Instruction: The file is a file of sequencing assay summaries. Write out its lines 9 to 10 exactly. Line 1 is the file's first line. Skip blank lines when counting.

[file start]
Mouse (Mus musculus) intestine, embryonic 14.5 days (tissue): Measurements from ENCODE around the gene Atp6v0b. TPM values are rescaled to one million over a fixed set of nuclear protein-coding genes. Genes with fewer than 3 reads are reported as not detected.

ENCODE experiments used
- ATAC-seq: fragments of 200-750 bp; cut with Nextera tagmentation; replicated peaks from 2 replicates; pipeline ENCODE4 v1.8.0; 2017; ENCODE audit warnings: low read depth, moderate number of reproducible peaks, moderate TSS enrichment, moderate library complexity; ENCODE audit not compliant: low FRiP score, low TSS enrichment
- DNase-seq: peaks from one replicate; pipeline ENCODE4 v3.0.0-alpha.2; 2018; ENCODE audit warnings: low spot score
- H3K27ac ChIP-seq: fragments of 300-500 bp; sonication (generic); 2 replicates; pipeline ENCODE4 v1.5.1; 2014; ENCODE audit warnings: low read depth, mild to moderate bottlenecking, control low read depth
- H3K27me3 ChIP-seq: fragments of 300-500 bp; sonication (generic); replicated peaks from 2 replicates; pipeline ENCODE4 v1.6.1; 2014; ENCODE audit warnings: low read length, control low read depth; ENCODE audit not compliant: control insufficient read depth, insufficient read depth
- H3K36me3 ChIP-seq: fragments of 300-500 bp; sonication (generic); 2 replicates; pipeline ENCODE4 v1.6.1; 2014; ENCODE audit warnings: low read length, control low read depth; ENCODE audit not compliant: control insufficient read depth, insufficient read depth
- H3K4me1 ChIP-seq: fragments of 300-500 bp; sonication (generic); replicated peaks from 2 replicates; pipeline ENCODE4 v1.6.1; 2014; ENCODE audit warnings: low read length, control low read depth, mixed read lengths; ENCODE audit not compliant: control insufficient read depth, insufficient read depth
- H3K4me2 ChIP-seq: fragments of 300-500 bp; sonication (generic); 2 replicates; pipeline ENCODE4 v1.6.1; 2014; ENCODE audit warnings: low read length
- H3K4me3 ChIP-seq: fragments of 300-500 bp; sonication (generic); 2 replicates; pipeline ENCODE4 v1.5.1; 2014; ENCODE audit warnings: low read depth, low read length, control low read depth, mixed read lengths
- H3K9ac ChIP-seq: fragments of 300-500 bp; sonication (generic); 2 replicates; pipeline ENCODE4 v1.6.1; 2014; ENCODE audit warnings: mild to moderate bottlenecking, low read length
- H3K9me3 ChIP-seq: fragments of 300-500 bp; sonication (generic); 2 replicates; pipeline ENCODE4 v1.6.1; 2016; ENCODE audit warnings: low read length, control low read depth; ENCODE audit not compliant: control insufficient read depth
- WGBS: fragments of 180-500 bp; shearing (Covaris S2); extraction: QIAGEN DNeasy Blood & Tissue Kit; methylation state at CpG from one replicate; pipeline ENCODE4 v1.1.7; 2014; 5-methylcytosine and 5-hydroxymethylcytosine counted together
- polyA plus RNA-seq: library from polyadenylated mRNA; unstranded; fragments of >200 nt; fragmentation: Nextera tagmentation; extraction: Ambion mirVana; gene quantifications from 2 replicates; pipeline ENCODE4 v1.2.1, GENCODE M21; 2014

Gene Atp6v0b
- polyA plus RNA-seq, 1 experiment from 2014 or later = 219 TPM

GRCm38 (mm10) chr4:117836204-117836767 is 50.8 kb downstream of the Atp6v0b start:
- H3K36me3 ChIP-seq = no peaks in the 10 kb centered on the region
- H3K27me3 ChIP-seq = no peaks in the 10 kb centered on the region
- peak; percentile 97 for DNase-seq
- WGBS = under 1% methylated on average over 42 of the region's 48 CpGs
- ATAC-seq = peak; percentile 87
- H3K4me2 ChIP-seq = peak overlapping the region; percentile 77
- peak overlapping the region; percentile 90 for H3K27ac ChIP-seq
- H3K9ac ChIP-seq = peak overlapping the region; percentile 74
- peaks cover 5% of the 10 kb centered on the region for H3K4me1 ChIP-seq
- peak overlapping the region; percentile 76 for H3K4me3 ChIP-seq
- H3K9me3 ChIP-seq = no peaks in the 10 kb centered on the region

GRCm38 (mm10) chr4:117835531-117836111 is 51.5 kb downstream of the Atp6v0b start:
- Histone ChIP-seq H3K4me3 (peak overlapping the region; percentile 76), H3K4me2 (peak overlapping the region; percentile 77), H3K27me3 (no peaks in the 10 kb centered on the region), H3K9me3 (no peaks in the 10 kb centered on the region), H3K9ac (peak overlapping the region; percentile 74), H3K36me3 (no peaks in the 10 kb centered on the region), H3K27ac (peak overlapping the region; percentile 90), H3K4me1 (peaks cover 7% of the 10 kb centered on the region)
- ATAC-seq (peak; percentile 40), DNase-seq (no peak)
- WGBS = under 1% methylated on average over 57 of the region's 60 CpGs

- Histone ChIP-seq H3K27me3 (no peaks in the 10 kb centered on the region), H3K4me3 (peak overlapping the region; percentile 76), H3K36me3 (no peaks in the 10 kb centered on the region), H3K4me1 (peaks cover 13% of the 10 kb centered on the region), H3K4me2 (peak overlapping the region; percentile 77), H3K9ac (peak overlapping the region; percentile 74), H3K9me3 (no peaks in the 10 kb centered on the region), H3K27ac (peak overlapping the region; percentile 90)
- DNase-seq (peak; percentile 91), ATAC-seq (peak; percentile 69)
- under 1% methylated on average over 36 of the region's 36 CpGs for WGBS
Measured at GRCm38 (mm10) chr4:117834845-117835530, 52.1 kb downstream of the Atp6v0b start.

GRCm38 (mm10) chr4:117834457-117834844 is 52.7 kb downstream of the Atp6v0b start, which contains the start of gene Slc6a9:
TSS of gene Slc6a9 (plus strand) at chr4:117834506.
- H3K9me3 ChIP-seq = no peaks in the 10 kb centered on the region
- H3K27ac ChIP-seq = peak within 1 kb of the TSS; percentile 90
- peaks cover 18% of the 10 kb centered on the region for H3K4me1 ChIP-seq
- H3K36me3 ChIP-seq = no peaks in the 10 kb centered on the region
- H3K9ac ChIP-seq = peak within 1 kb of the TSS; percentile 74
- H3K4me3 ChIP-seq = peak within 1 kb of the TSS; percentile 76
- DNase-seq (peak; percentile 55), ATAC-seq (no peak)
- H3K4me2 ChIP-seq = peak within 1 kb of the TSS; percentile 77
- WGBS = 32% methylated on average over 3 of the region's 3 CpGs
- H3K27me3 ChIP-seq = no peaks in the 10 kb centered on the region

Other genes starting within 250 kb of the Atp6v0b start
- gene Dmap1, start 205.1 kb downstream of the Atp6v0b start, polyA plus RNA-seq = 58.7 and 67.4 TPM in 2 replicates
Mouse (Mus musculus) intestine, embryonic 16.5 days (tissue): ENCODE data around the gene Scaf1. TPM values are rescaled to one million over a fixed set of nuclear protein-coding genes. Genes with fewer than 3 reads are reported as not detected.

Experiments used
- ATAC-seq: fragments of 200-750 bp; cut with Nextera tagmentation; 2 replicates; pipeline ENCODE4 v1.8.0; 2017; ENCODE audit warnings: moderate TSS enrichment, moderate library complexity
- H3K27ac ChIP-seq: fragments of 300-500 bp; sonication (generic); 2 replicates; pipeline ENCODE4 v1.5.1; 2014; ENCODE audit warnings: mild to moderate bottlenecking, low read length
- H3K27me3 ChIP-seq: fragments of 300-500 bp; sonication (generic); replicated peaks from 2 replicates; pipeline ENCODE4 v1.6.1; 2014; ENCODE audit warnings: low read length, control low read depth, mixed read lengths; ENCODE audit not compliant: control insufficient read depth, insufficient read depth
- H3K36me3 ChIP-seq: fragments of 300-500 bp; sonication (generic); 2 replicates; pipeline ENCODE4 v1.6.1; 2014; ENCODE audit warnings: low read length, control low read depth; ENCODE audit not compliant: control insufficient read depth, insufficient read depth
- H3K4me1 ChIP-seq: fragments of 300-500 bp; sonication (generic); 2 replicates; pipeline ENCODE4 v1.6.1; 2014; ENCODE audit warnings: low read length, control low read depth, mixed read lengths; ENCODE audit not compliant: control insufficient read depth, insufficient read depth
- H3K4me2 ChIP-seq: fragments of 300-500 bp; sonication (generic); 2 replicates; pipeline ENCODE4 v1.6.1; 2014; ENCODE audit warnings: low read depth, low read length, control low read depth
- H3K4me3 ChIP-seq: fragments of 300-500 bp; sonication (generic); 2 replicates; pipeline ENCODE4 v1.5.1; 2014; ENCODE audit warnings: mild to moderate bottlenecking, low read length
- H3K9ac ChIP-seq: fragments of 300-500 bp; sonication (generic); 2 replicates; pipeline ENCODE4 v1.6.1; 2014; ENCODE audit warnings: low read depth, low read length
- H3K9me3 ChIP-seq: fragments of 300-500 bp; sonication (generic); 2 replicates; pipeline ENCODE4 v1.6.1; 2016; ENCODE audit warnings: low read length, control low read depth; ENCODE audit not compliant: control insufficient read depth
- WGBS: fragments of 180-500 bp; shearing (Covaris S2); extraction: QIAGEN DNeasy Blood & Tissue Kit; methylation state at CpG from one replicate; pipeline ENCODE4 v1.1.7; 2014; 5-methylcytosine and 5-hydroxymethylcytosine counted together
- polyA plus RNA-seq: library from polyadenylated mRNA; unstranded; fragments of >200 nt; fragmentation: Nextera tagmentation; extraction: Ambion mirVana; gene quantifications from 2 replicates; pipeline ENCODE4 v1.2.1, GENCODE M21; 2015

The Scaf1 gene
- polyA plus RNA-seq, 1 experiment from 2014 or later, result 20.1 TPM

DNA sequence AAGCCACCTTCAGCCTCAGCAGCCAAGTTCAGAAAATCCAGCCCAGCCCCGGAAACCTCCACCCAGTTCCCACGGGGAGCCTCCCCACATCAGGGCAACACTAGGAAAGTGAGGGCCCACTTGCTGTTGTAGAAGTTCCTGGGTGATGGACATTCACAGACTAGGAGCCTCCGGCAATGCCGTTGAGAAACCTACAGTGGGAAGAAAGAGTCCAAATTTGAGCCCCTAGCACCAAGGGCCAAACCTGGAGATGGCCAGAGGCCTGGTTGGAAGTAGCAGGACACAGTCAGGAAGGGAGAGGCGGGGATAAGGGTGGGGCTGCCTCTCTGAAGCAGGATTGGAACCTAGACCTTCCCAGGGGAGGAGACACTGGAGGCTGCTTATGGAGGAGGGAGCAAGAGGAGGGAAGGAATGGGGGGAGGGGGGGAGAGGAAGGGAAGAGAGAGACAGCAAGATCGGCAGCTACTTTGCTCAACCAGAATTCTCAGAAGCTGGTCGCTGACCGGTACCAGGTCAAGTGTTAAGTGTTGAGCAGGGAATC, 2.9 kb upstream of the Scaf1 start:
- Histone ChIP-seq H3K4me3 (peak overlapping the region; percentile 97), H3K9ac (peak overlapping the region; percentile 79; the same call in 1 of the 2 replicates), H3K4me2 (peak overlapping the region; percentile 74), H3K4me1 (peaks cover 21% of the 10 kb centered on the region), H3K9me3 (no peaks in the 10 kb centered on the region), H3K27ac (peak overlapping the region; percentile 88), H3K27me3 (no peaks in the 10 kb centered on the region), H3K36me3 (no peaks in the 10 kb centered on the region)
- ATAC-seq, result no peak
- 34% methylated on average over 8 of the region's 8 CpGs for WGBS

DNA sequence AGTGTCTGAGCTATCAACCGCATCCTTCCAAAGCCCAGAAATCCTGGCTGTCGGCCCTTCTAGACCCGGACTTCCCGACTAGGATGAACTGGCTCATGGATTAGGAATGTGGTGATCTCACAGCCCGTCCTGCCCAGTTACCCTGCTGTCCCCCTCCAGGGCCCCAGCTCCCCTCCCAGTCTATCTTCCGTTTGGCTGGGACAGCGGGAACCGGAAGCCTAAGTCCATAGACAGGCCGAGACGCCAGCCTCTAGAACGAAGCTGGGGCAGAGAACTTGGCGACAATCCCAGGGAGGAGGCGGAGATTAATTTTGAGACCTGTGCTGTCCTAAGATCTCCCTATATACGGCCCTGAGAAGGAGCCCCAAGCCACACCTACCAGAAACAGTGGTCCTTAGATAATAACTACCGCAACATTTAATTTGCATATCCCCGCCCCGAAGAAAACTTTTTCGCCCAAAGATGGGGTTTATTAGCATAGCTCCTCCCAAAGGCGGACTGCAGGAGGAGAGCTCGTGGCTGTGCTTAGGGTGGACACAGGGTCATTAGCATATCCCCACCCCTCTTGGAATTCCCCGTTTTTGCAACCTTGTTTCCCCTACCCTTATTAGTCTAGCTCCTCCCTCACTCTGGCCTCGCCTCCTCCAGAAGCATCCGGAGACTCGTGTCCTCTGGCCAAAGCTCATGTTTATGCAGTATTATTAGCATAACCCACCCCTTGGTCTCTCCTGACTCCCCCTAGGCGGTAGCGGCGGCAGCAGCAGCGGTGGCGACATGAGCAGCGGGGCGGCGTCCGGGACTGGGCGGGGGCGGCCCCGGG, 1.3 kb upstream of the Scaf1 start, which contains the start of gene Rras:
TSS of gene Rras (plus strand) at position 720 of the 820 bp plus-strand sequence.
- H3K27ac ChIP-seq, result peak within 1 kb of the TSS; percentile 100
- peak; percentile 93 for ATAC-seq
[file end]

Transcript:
- H3K4me2 ChIP-seq: fragments of 300-500 bp; sonication (generic); 2 replicates; pipeline ENCODE4 v1.6.1; 2014; ENCODE audit warnings: low read length
- H3K4me3 ChIP-seq: fragments of 300-500 bp; sonication (generic); 2 replicates; pipeline ENCODE4 v1.5.1; 2014; ENCODE audit warnings: low read depth, low read length, control low read depth, mixed read lengths